Time for a little rant, just to get this off my chest. I’m more miffed than grumpy today, but this was the closest Mr Men book I could find, so that’s what it will have to be.
Completely by accident, I discovered earlier today that one of my blog posts had been plagiarised by another blogger. There I was Googling a related topic, when what should come up as the third search result on page one but the title and opening text of a post I wrote four weeks ago relating to the classic TV show Hawaii Five-O.
For about a quarter of a second, I revelled in delight to see that something I wrote had appeared above the fold on the front page of a Google search. And then I noticed that the URL provided referred not to my blog but to someone else’s site. Let’s just say I was not best pleased.
The website plagiarism.org defines plagiarism as:
The use of another’s original words or ideas as though they were your own. Any time you borrow from an original source and do not give proper credit, you have committed plagiarism.
Actually, ‘plagiarism’ almost doesn’t go far enough in this case. The other blogger has not only used my original words and ideas, but had clearly done nothing more than copy-and-pasted the entire text of my post – formatting and all – into their own blog. There had been no attempt to reversion the content, and no sign of so much as a citation or a link to my original.
In a sense, I should feel flattered. I don’t. I feel violated.
Don’t get me wrong, I’m not going to get all precious and claim that my personal equivalent of War and Peace has been shamelessly ripped off, denying me the greatness that is rightfully mine. I don’t get paid for what I write, nor have I ever sought to do so. Some of what I write is quite good (even if I do say so myself); some is not. I’m under no illusion that I am on the verge of being plucked from obscurity to be offered a seven-figure publishing deal. I write purely for my own entertainment, and hopefully the entertainment of a few others. But that’s not the point. I put in a couple of hours of my own valuable spare time into constructing an original piece of writing, researching my facts carefully and articulating my own ideas on the topic – they might not have been unique ideas, but they were nonetheless a product of my own thinking and not someone else’s. I could have saved myself a lot of time by simply copying and pasting content from Wikipedia and YouTube. But that’s not how I do things because (a) I take pride in crafting and expressing my own content and (b) I know that plagiarism is illegal.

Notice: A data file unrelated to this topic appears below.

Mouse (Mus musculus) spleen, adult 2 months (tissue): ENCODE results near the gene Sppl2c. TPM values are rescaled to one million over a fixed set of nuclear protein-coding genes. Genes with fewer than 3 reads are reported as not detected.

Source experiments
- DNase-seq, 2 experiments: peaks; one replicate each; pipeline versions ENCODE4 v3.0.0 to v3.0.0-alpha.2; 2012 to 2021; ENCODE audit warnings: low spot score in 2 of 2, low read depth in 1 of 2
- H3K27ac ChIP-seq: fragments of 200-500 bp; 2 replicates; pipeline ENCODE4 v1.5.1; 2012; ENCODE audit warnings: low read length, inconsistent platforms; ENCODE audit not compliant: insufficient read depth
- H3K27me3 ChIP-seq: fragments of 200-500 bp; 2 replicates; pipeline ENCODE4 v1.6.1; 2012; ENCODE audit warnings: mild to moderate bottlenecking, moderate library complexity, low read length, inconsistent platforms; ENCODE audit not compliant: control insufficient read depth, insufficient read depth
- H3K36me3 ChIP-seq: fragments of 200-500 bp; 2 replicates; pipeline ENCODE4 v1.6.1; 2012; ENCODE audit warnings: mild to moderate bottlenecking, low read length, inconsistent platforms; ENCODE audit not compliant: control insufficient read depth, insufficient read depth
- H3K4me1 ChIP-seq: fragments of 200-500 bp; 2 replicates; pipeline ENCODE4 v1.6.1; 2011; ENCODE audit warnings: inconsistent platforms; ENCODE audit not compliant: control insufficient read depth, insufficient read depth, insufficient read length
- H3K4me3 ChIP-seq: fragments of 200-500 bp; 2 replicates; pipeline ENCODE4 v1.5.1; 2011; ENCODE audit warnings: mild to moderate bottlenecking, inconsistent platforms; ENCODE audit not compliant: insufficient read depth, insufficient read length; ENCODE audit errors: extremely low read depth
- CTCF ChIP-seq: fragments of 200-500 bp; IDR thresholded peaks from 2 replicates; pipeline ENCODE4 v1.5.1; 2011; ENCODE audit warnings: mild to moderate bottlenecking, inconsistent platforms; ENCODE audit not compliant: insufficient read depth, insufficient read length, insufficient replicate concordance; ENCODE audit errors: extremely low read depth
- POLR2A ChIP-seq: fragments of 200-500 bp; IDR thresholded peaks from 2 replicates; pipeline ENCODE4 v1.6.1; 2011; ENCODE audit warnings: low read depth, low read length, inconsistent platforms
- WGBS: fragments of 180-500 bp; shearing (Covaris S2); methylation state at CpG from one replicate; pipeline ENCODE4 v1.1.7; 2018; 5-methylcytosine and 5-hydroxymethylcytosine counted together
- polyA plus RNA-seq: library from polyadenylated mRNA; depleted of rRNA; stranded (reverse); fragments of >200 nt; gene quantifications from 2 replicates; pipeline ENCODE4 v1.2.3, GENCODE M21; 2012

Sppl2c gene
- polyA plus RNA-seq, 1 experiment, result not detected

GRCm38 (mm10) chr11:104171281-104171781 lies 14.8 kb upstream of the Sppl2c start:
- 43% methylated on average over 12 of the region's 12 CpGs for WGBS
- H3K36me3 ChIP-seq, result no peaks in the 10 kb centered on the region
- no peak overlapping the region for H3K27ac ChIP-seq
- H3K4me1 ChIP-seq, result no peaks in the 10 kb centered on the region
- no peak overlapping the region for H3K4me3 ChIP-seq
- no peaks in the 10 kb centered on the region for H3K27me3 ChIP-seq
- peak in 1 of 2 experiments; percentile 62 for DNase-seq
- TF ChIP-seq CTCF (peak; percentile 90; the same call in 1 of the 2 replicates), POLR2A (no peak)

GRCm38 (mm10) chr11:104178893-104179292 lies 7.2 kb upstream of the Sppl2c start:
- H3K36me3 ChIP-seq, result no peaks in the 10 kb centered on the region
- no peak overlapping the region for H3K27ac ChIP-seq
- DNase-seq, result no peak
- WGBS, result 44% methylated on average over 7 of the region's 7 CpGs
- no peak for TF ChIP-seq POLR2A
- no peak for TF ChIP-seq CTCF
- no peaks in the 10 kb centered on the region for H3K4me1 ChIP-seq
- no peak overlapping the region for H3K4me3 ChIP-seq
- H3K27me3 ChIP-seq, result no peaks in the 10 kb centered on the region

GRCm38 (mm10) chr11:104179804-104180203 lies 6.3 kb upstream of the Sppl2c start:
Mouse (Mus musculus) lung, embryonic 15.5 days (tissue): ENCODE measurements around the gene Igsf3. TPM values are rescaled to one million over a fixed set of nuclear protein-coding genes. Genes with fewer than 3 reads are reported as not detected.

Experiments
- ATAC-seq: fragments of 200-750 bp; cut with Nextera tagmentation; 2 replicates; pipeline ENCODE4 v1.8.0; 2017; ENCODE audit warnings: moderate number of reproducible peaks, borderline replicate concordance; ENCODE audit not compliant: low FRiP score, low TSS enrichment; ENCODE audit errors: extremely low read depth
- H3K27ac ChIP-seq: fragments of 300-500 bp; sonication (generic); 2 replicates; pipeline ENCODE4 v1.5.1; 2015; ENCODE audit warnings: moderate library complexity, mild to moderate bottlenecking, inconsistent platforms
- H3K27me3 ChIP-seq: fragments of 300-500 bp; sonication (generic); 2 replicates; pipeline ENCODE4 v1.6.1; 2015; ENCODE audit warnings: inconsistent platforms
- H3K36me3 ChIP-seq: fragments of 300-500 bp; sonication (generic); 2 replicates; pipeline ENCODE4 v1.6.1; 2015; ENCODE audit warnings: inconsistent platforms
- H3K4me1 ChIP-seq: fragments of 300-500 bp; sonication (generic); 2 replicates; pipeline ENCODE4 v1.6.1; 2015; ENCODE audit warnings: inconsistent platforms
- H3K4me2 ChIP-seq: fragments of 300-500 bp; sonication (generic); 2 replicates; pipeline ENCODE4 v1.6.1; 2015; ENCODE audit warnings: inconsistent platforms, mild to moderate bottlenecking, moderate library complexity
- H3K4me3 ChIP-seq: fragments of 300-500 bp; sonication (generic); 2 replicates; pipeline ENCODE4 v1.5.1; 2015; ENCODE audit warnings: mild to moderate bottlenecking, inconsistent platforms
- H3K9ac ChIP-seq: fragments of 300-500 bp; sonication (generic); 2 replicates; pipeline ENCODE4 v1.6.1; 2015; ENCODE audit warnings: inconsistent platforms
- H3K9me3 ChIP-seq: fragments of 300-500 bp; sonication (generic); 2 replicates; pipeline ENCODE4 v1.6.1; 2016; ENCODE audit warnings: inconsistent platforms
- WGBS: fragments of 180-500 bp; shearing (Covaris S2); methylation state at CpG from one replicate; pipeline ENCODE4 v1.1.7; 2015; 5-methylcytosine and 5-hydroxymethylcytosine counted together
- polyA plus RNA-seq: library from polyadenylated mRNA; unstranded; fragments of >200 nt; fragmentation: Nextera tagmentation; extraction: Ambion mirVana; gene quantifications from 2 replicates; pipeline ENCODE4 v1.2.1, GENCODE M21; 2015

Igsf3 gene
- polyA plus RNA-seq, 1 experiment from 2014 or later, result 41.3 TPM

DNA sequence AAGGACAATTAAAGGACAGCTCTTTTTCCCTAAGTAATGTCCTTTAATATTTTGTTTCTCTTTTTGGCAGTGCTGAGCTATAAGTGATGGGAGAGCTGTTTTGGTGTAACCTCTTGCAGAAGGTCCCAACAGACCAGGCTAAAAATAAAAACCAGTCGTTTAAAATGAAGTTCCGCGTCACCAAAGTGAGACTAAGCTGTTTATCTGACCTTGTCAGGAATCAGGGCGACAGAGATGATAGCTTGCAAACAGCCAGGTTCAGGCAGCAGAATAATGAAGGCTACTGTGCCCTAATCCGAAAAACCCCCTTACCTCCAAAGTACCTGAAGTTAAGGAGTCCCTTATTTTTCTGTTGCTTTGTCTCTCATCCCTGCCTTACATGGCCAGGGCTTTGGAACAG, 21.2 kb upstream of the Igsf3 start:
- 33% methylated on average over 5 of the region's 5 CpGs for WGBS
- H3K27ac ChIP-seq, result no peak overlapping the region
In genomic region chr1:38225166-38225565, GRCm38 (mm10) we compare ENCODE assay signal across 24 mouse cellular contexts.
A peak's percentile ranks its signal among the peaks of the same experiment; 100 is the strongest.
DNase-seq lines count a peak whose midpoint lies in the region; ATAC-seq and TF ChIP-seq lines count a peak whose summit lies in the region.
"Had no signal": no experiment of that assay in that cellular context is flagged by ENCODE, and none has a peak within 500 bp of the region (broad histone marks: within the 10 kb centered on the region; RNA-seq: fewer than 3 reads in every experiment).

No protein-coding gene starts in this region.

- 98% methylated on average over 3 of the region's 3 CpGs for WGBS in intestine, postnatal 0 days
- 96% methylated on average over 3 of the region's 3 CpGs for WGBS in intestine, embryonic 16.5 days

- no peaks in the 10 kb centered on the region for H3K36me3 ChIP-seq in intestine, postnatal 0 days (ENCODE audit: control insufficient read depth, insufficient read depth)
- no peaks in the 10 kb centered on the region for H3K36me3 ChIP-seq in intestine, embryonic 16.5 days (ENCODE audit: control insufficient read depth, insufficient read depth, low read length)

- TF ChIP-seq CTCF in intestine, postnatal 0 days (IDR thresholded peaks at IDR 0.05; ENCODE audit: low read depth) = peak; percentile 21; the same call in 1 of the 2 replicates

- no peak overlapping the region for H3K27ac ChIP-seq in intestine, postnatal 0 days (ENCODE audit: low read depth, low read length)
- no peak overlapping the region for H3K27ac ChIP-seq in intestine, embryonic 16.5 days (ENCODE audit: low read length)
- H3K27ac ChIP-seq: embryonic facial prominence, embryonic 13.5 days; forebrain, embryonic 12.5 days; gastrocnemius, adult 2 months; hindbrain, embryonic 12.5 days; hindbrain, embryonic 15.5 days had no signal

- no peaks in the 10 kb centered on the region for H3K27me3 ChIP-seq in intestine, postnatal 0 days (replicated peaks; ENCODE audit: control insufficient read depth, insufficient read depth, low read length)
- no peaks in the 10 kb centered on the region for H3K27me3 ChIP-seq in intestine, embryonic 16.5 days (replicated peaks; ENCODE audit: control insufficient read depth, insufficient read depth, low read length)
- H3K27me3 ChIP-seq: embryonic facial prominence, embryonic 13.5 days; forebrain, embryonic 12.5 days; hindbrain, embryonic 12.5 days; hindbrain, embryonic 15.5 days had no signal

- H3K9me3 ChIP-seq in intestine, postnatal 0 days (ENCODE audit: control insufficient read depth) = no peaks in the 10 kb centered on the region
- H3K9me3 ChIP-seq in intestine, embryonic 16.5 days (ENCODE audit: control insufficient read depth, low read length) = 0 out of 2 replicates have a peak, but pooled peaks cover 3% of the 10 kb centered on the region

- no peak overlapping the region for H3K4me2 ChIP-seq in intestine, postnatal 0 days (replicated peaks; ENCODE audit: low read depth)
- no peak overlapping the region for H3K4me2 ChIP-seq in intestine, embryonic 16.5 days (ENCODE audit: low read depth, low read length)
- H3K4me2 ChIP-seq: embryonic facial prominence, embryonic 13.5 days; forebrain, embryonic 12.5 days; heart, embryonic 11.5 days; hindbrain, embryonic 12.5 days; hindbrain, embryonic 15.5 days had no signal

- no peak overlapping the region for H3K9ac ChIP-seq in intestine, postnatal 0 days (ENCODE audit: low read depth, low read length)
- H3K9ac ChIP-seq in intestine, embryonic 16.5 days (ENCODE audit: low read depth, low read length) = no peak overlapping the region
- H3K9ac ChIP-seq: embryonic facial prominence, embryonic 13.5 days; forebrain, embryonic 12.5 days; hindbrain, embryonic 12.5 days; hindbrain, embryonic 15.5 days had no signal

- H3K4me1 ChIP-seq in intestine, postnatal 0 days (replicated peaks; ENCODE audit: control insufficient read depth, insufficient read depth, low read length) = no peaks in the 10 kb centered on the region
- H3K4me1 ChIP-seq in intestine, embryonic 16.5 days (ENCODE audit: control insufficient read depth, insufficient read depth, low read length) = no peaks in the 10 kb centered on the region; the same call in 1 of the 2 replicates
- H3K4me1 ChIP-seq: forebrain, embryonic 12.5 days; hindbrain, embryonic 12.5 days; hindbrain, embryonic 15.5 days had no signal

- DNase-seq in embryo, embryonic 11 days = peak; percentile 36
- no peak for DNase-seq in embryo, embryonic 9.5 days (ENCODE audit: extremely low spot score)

It is this sort of shameless theft that contributes to bloggers being frowned upon, especially by those whose livelihoods rely on the production of original text and ideas themselves. I know I’m not the first writer out there to have content stolen – it has been happening since time immemorial, which is why we have copyright laws in the first place – nor will I be the last. The truth is that 99.9% of fellow bloggers I have encountered are mindful of the moral and legal perils of plagiarism – indeed, many will go to great lengths to cite and ask permission from their sources – but it is that tiny minority who lack both the talent and the conscience to produce their own content or follow the rules of the ‘fair use’ game who bring down opprobrium on us all.
I have left a firm but polite comment on the offender’s blog pointing out that they have used my original content without either permission or any form of acknowledgement. I fully expect that comment to be deleted, or at the very least ignored. And the reality is that there is basically nothing I can do to force a retraction, because it’s just not that important in the greater scheme of things. In truth, I’m more miffed than I am mad. But it is annoying.
Mind you, if someone wants to plagiarise this post about plagiarism, they are more than welcome to – although anyone who does so might want to consult with my friends Mr Irony and Mr F&$% Right Off first …